The number of people living well with HIV has increased, in the UK and around the world, mostly because of the introduction of effective HIV treatment.
The World Health Organisation (WHO) reported that, at the end of 2014, there were 36.9 million people living with HIV worldwide. This global figure continues to increase each year, partly because effective treatment means people with HIV are now living much longer. In 2014, there were an estimated 2 million new HIV infections. New HIV infections have fallen by 41% since 2001. From 2001 to 2014, the number of children newly infected with HIV dropped by 60% – from 550,000 in 2001 to 220,000 in 2014.
The worst-affected region is sub-Saharan Africa. In some African countries, over 20% of adults have HIV. The fastest spread of HIV is happening in Eastern Europe and Central Asia.
The number of people dying of AIDS-related causes fell in 2014 to 1.2 million. This is down from a peak of 2.3 million in 2005.
Globally, in 2015, 13.5 million people were getting treatment in low- and middle-income countries. In 2013, the World Health Organization (WHO) amended its guidelines to recommend that treatment is started much earlier, or even immediately. This meant that 28.6 million people were eligible for treatment in 2013.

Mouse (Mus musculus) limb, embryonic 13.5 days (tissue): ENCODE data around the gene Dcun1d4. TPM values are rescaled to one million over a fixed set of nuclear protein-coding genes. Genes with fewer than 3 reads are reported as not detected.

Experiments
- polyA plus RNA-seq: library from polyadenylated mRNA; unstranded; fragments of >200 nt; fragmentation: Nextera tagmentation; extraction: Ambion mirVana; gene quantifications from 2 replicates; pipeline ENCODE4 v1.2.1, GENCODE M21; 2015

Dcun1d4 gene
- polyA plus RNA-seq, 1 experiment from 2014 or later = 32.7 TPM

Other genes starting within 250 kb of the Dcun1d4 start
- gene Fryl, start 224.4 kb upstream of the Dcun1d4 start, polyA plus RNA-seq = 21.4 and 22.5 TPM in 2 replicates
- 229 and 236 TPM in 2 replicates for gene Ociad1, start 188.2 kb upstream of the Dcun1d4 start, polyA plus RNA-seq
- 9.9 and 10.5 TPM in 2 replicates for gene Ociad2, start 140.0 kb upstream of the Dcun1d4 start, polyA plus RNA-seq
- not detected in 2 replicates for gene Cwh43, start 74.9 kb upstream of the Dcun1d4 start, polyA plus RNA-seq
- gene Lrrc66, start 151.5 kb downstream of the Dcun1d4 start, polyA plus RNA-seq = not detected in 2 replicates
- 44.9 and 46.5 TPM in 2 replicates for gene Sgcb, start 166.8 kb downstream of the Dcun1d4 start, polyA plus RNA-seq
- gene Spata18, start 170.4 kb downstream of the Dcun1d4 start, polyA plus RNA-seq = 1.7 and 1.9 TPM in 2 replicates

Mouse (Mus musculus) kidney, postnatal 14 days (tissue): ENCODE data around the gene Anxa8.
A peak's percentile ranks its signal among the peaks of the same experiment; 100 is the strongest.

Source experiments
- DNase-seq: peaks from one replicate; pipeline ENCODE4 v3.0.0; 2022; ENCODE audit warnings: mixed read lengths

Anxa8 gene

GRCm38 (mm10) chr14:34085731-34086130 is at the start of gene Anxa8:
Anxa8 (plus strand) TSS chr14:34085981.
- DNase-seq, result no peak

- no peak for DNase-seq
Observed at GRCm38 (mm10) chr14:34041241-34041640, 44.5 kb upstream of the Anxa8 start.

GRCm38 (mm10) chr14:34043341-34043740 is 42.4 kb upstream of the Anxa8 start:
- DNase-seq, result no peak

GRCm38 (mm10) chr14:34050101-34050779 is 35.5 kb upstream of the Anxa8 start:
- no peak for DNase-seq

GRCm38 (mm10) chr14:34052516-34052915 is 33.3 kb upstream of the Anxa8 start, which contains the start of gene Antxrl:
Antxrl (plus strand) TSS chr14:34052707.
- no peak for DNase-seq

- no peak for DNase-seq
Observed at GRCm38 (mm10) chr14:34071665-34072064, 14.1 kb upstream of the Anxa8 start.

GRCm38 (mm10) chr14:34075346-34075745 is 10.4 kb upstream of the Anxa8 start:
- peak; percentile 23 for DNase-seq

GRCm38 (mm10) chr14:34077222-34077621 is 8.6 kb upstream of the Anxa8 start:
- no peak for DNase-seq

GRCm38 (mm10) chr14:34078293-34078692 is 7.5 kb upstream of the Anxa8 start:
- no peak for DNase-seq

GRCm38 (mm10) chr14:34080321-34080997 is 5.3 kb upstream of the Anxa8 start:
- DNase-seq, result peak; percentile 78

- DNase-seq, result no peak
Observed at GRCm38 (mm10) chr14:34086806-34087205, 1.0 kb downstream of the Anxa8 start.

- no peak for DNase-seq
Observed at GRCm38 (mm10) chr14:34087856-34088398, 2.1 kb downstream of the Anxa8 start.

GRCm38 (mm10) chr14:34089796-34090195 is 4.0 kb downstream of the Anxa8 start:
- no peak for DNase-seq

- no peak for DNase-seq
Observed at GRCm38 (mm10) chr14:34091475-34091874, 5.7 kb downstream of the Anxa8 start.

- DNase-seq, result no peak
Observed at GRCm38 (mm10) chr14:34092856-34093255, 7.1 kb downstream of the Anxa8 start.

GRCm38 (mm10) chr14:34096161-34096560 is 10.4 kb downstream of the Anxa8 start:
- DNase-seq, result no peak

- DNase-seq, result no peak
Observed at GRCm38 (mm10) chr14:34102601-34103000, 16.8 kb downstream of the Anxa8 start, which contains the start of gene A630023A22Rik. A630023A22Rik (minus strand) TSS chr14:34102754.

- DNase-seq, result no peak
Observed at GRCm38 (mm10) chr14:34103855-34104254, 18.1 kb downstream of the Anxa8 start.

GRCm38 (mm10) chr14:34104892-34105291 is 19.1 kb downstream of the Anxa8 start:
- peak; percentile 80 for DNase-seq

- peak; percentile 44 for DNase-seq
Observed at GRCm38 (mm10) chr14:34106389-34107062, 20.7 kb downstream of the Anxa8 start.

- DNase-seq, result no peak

In the UK, it has been estimated that 103,700 people were living with HIV at the end of 2014, of whom 17% did not know they had HIV. HIV in the UK affects some communities more than others. Of those living with HIV, 45,000 were gay men and 54,100 had been infected through heterosexual sex. Many of those infected heterosexually are black African people. In total, 2,160 people were infected through injecting drug use.
During 2014, there were 6,151 new diagnoses of HIV in the UK. Of these people, 14% had become infected in the last six months. The number of new diagnoses among people born in Africa reduced from 44% in 2005 to 20% in 2014. In 2014, 40% of new infections were in men who have sex with men (MSM), down from a peak of 51% in 2012. The proportion of people being diagnosed late (when HIV has already done serious damage to their immune system) has gone down overall, although it went up slightly in MSM.
Just over 85,489 people were receiving HIV treatment and care in 2014 and 95% attended HIV services regularly.
The number of people living with HIV aged over 50 has been increasing. Worldwide, about 4.2 million people with HIV are aged 50 years or older. The majority (2.5 million) are in low-and middle-income countries where more than 12% of adults living with HIV are 50 years or older. In high-income countries, around one third of adults living with HIV are 50 years or older – in the UK it is one quarter (25%).
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This article was last reviewed on
by Anna Peters
Date due for the next review: 30/1/2017
Content Author: S. Corkery (NAM)
Current Owner: G. Hughson (NAM)
UNAIDS Global Report: UNAIDS report on the global AIDS epidemic 2013
UNAIDS AIDS by the numbers 2013
Aghaizu A, Brown AE, Nardone A, Gill ON, Delpech VC & contributors. HIV in the United Kingdom 2013 Report: data to end 2012. November 2013. Public Health England, London:
How HIV works
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